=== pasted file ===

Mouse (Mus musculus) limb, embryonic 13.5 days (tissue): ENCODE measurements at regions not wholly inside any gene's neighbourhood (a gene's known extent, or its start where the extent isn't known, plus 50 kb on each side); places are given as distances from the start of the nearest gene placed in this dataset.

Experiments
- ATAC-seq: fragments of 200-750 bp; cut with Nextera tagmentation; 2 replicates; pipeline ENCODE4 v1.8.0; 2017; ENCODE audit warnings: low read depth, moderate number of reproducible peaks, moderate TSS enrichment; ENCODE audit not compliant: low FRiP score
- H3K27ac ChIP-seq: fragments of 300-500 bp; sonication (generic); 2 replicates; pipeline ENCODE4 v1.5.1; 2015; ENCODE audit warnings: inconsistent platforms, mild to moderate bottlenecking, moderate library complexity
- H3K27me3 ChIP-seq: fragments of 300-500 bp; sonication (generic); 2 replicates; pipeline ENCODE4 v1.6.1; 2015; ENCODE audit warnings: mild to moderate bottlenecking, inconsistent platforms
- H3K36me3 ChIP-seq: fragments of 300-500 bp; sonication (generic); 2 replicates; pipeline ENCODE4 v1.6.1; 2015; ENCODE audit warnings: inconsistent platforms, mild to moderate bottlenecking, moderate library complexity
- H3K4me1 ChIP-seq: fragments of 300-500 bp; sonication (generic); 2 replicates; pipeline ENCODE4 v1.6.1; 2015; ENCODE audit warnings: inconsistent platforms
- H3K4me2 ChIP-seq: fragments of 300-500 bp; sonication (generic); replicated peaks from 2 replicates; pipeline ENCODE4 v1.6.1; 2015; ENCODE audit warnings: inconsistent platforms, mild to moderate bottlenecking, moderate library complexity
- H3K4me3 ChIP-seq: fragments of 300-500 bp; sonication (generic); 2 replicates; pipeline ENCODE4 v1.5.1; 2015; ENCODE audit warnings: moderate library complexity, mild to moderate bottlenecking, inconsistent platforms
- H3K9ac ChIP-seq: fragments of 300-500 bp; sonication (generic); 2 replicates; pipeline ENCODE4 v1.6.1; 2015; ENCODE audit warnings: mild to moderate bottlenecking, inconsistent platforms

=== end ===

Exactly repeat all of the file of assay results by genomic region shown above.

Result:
Mouse (Mus musculus) limb, embryonic 13.5 days (tissue): ENCODE measurements at regions not wholly inside any gene's neighbourhood (a gene's known extent, or its start where the extent isn't known, plus 50 kb on each side); places are given as distances from the start of the nearest gene placed in this dataset.

Experiments
- ATAC-seq: fragments of 200-750 bp; cut with Nextera tagmentation; 2 replicates; pipeline ENCODE4 v1.8.0; 2017; ENCODE audit warnings: low read depth, moderate number of reproducible peaks, moderate TSS enrichment; ENCODE audit not compliant: low FRiP score
- H3K27ac ChIP-seq: fragments of 300-500 bp; sonication (generic); 2 replicates; pipeline ENCODE4 v1.5.1; 2015; ENCODE audit warnings: inconsistent platforms, mild to moderate bottlenecking, moderate library complexity
- H3K27me3 ChIP-seq: fragments of 300-500 bp; sonication (generic); 2 replicates; pipeline ENCODE4 v1.6.1; 2015; ENCODE audit warnings: mild to moderate bottlenecking, inconsistent platforms
- H3K36me3 ChIP-seq: fragments of 300-500 bp; sonication (generic); 2 replicates; pipeline ENCODE4 v1.6.1; 2015; ENCODE audit warnings: inconsistent platforms, mild to moderate bottlenecking, moderate library complexity
- H3K4me1 ChIP-seq: fragments of 300-500 bp; sonication (generic); 2 replicates; pipeline ENCODE4 v1.6.1; 2015; ENCODE audit warnings: inconsistent platforms
- H3K4me2 ChIP-seq: fragments of 300-500 bp; sonication (generic); replicated peaks from 2 replicates; pipeline ENCODE4 v1.6.1; 2015; ENCODE audit warnings: inconsistent platforms, mild to moderate bottlenecking, moderate library complexity
- H3K4me3 ChIP-seq: fragments of 300-500 bp; sonication (generic); 2 replicates; pipeline ENCODE4 v1.5.1; 2015; ENCODE audit warnings: moderate library complexity, mild to moderate bottlenecking, inconsistent platforms
- H3K9ac ChIP-seq: fragments of 300-500 bp; sonication (generic); 2 replicates; pipeline ENCODE4 v1.6.1; 2015; ENCODE audit warnings: mild to moderate bottlenecking, inconsistent platforms